A group of web application security testing experts has released a new version of the tool to remove the encryption imposed by the GandCrab ransomware; according to experts, this new tool could help millions of encryption malware victims unlock their files without having to negotiate a ransom with hackers.
GandCrab is one of the most recently active ransomware variants; since its detection in January 2018, experts estimate that it has infected more than 1.5 million computer equipments.
This new version of the decryption tool was created by security firm BitDefender and, according to web application security testing experts it can unlock files encrypted with the latest versions of GandCrab (5.0 to 5.2), as well as the previous versions of the malware.
Multiple information security companies and law enforcement agencies teamed up a couple of years ago to form the organization known as No More Ransom; firms such as BitDefender work in conjunction with the FBI, Europol, London Police, among others, to help individuals and companies impacted by ransomware attacks.
Through No More Ransom, cybersecurity firms have released different versions of software to remove GandCrab encryption, benefiting more than 30k ransomware victims and cutting funds for cybercriminals for up to $50 million USD.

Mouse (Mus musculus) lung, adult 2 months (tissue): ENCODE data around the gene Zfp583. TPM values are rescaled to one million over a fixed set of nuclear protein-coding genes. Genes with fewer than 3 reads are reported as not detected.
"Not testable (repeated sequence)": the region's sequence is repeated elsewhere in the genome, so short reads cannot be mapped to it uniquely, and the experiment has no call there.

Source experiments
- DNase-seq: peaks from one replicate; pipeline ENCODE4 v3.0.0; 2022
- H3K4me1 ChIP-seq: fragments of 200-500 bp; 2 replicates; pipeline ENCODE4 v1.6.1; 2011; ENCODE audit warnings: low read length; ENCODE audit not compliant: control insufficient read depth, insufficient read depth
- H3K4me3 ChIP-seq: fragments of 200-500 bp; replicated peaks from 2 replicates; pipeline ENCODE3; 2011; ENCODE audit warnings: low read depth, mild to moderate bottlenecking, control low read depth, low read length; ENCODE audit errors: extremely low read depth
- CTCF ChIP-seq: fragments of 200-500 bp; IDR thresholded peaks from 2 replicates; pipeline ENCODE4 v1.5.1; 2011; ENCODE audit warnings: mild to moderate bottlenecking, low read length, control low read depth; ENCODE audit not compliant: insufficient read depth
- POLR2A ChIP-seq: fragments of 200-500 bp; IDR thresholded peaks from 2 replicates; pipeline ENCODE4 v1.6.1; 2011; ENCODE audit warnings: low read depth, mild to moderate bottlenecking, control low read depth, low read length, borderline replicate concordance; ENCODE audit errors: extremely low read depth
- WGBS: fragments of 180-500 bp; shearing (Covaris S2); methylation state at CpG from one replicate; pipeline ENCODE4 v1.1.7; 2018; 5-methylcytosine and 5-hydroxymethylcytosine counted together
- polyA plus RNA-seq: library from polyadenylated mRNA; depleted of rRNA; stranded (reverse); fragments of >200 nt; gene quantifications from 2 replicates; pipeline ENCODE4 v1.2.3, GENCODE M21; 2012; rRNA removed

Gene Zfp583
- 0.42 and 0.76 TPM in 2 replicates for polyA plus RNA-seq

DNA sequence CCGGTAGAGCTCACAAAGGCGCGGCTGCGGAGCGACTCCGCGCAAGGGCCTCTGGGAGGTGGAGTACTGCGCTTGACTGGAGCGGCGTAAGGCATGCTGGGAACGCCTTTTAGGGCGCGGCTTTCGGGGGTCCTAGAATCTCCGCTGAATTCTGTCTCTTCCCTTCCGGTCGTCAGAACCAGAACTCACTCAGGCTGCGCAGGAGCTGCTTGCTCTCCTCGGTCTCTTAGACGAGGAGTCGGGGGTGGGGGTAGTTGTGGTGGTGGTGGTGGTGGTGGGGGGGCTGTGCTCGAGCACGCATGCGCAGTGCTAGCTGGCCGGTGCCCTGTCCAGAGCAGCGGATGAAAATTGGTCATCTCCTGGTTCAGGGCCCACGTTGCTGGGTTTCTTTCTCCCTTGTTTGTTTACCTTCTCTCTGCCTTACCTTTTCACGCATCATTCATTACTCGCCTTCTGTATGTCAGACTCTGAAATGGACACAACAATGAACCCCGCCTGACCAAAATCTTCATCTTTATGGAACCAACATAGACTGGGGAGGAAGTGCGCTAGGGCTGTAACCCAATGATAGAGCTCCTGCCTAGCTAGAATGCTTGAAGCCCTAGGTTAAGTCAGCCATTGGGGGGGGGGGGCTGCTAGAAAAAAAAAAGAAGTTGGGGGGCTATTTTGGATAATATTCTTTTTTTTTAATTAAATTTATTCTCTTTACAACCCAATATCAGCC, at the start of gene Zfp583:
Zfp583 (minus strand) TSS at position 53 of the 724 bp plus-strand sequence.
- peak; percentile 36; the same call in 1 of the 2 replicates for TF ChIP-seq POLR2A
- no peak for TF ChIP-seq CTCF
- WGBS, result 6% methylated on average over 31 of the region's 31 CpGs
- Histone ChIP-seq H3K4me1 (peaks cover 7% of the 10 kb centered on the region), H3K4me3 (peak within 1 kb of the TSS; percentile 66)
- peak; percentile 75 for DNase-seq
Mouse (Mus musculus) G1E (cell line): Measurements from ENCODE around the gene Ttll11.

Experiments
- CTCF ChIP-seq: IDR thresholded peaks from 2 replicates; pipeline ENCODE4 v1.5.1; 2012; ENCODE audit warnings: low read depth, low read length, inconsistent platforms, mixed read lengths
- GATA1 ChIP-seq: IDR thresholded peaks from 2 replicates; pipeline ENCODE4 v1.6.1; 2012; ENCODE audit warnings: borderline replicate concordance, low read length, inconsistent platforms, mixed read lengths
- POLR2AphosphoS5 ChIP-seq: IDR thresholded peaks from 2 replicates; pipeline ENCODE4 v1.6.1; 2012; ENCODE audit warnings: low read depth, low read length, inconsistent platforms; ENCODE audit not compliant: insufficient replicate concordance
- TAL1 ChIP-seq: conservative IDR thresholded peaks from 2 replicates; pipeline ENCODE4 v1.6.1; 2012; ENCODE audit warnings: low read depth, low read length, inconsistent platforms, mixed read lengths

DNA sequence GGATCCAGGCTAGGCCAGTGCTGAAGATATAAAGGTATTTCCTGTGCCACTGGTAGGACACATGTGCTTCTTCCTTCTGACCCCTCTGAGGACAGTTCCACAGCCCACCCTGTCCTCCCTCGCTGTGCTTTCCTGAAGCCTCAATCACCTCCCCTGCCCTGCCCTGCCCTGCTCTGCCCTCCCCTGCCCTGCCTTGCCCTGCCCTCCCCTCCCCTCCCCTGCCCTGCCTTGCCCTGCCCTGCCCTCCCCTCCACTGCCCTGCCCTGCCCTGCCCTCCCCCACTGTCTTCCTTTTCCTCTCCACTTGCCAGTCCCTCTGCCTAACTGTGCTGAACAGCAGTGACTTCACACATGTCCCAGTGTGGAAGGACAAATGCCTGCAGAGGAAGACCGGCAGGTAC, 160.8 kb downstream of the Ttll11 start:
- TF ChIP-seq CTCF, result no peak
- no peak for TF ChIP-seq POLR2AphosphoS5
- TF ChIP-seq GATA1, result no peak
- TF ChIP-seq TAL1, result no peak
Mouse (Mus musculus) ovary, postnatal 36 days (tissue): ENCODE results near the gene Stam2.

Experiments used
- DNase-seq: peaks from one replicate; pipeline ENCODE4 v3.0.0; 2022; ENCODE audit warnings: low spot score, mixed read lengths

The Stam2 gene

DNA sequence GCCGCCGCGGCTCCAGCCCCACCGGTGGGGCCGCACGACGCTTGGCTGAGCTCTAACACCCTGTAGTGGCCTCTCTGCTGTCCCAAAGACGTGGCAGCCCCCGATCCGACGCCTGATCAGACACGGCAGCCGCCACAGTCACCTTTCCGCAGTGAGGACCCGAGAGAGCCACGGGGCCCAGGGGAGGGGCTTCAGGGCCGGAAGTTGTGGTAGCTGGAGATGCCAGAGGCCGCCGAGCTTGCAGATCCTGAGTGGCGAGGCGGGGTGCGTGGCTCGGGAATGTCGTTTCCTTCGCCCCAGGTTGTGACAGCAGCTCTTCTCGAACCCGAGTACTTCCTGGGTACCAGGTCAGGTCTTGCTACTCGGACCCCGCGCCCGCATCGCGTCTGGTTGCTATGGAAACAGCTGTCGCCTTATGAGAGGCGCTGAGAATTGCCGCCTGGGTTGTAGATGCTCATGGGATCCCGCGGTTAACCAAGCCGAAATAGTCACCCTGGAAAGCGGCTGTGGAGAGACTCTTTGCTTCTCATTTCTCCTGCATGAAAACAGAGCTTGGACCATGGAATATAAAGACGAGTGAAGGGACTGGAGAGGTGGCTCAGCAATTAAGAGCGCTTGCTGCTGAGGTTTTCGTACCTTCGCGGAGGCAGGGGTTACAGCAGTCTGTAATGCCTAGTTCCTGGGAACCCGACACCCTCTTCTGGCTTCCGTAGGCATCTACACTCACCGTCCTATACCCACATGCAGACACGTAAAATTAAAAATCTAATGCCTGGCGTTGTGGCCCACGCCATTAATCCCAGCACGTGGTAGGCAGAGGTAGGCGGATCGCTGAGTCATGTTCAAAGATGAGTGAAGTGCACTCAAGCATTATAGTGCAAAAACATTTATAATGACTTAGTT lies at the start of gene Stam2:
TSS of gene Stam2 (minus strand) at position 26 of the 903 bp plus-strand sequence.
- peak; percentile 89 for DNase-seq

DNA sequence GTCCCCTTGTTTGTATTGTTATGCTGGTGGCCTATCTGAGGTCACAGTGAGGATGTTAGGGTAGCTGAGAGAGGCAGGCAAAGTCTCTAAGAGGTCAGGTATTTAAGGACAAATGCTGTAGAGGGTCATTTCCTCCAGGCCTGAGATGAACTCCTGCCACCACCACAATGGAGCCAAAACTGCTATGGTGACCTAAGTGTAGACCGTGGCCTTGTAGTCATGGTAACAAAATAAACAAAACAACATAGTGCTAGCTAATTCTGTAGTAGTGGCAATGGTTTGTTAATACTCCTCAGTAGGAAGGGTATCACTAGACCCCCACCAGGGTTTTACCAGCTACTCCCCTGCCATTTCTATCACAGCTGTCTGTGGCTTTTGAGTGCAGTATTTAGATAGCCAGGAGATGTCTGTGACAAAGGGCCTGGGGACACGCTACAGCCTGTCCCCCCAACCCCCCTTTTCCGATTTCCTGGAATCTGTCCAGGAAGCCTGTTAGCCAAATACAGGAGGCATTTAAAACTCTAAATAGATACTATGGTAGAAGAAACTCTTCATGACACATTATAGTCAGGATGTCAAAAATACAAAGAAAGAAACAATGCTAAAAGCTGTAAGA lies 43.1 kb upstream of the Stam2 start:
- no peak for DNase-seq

This joint work to eradicate ransomware begins to get its reward; according to the web application security testing experts from the International Institute of Cyber Security (IICS), GandCrab developers have abandoned their operations in what is known as ransomware-as-a-service, through which anybody could hire a ransomware attack against companies or individuals. “We have removed the main source of revenue for GandCrab developers”, the experts mention.
To keep fighting ransomware, experts mention some basic security tips to prevent such infections in the future:
- Beware of phishing: Do not open unsolicited or dubious files you receive by email; you should also avoid clicking on the links attached to these files
- Back up: Try to have backups of your most important files to minimize losses in a possible ransomware attack
- Rely on a security tool: Updated antivirus software will always provide an additional security layer for users
He is a well-known expert in mobile security and malware analysis. He studied Computer Science at NYU and started working as a cyber security analyst in 2003. He is actively working as an anti-malware expert. He also worked for security companies like Kaspersky Lab. His everyday job includes researching about new malware and cyber security incidents. Also he has deep level of knowledge in mobile security and mobile vulnerabilities.